Short Foot Exercise for Flat Feet [Ep48]

Let me show you a simple exercise to strengthen
the arches of your feet, preparing them for the demands of running. We’re all familiar with the concept of core
strength and stability; training the abdominal, pelvic and hip muscles of the body to provide
this inherent strength to support efficient movement. But what about the concept of the ‘foot
core’? This is a term that’s been used for a while
now to describe particularly the intrinsic muscles of the foot. What do I mean by that? Well, when we look at the foot and ankle,
and consider the muscles that create and control movement in this intricate part of the body,
we can broadly divide them into two categories. Intrinsic and extrinsic muscles of the foot. Extrinsic muscles of the foot are muscles
which, due to their insertion points on bones of the foot, act on the foot itself, yet are
positioned outside of the foot, in the lower leg. Intrinsic muscles of the foot, again insert
onto bones of the foot, act upon the foot, and are this time positioned within the foot
itself. Now, generally speaking, extrinsic muscles
of the foot have much longer lever arms, and are therefore better able to create movement. In comparison, the smaller intrinsic muscles
of the foot, with their shorter lever arms are considered more responsible for creating
stability around the many intricate bones and joints of the foot, and help us to maintain
the structure of the foot itself. It’s these intrinsic muscles of the foot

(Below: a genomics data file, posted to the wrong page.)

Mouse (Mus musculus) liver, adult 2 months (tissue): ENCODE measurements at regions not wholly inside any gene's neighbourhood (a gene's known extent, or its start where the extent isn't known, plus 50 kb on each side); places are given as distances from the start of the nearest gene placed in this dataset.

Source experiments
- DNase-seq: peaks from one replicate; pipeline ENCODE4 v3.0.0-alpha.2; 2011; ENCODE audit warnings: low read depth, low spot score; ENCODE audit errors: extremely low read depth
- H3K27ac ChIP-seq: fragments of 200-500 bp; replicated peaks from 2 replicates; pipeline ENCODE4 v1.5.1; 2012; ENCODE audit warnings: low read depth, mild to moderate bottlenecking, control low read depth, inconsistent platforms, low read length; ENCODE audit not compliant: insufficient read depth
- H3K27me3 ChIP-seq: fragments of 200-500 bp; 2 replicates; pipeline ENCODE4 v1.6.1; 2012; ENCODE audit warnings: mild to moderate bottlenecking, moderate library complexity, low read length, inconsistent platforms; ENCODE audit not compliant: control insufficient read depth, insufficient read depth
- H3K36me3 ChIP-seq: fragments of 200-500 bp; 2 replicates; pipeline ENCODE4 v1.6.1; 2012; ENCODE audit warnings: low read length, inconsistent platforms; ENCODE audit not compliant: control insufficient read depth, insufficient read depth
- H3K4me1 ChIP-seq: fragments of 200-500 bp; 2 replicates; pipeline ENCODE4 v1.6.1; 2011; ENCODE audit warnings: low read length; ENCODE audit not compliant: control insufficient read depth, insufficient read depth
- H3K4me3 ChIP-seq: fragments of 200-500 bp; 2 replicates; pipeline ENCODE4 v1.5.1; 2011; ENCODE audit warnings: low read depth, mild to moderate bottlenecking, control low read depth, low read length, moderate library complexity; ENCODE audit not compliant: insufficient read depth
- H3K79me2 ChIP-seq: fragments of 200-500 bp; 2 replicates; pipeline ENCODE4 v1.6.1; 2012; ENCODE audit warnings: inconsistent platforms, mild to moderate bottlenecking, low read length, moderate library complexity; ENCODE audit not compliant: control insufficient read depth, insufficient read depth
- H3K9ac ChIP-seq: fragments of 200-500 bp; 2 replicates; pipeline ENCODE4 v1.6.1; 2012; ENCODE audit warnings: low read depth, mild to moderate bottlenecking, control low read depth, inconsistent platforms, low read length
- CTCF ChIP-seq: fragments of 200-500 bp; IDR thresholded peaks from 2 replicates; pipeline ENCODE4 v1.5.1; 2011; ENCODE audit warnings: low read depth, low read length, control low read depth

that we’re training with exercises such as the short foot exercise. So this exercise is really simple, but takes
a bit of getting used to, to get the co-ordination right. We use this exercise to help train the plantar
intrinsic muscles of the foot that in effect help support the medial arch of the foot,
an area we perhaps overly rely on footwear to support. Start sitting with your foot flat on the ground.
From this position, use the visualisation of shortening the length of your foot by lifting
the arch. Feel yourself consciously trying to lift the arch of your foot by squeezing
the muscles in the foot. The movement will only be small, and make
sure you don’t begin to claw your toes, or overly rotate the lower leg. We’re looking
to isolate the foot in this exercise, in particular a muscle called abductor hallucis. Aim for 3 sets of 20 reps of this simple looking,
but often challenging exercise, on each foot. Once you get good at this you can graduate
to practicing with the foot bearing more bodyweight, standing-up. This short foot exercise is particularly good
for those who are transitioning away from running shoes which offer more stability,
like an Brooks Adrenaline, or Asics Kayano for example, into something more minimalist,
like a Nike Free. This is a process I’m asked about all the
time! Let me know how you get on in the comments. Speak to you soon. Bye now

Leave a Reply

Your email address will not be published. Required fields are marked *